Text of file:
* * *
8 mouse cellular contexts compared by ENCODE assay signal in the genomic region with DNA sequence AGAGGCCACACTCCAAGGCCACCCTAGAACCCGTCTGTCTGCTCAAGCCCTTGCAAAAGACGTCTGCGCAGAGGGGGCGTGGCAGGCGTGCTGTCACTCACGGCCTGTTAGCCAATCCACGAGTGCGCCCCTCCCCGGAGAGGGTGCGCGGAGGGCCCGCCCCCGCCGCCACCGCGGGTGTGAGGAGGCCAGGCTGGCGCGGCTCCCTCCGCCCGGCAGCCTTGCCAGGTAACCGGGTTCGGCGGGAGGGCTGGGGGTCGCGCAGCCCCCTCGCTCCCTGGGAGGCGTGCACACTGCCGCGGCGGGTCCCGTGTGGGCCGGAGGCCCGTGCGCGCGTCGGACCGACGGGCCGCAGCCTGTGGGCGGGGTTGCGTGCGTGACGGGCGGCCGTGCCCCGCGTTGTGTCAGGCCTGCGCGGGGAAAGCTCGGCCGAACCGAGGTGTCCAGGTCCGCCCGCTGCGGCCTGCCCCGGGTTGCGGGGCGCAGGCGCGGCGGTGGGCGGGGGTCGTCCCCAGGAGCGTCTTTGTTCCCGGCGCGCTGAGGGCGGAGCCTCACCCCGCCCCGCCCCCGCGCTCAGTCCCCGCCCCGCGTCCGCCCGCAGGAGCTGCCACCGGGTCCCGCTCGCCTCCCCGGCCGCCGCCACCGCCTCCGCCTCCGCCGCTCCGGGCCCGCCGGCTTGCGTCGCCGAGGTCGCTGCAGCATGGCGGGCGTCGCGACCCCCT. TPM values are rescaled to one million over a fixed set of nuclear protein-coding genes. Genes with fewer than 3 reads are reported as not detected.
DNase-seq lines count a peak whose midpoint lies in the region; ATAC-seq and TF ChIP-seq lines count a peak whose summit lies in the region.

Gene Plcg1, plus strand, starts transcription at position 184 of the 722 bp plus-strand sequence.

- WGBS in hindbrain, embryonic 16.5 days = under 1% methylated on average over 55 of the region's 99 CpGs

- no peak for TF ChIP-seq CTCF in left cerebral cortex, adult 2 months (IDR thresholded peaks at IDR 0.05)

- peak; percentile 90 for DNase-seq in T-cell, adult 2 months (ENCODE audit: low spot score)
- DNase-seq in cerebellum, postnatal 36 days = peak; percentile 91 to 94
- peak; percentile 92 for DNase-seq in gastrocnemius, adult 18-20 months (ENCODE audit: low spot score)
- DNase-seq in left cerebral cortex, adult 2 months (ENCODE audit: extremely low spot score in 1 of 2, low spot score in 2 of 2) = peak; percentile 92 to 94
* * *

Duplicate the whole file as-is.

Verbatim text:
8 mouse cellular contexts compared by ENCODE assay signal in the genomic region with DNA sequence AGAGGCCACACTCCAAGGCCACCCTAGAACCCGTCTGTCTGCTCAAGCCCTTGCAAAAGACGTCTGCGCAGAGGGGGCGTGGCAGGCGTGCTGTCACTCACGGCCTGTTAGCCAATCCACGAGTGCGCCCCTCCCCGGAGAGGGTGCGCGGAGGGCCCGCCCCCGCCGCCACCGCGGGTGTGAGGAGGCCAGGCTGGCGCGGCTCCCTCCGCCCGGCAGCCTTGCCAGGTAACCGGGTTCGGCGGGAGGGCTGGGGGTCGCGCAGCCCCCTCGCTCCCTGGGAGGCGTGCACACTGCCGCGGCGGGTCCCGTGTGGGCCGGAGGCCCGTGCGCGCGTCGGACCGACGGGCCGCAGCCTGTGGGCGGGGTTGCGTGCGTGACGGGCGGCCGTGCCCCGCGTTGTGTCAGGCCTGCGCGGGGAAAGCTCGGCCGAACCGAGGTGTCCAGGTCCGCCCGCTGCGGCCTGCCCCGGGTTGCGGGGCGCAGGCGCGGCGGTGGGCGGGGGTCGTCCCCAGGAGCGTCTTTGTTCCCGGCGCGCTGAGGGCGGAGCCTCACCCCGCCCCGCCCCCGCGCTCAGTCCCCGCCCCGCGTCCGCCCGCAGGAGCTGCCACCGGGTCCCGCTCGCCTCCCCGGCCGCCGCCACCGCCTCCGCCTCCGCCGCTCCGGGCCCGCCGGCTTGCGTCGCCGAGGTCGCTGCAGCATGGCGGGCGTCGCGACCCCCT. TPM values are rescaled to one million over a fixed set of nuclear protein-coding genes. Genes with fewer than 3 reads are reported as not detected.
DNase-seq lines count a peak whose midpoint lies in the region; ATAC-seq and TF ChIP-seq lines count a peak whose summit lies in the region.

Gene Plcg1, plus strand, starts transcription at position 184 of the 722 bp plus-strand sequence.

- WGBS in hindbrain, embryonic 16.5 days = under 1% methylated on average over 55 of the region's 99 CpGs

- no peak for TF ChIP-seq CTCF in left cerebral cortex, adult 2 months (IDR thresholded peaks at IDR 0.05)

- peak; percentile 90 for DNase-seq in T-cell, adult 2 months (ENCODE audit: low spot score)
- DNase-seq in cerebellum, postnatal 36 days = peak; percentile 91 to 94
- peak; percentile 92 for DNase-seq in gastrocnemius, adult 18-20 months (ENCODE audit: low spot score)
- DNase-seq in left cerebral cortex, adult 2 months (ENCODE audit: extremely low spot score in 1 of 2, low spot score in 2 of 2) = peak; percentile 92 to 94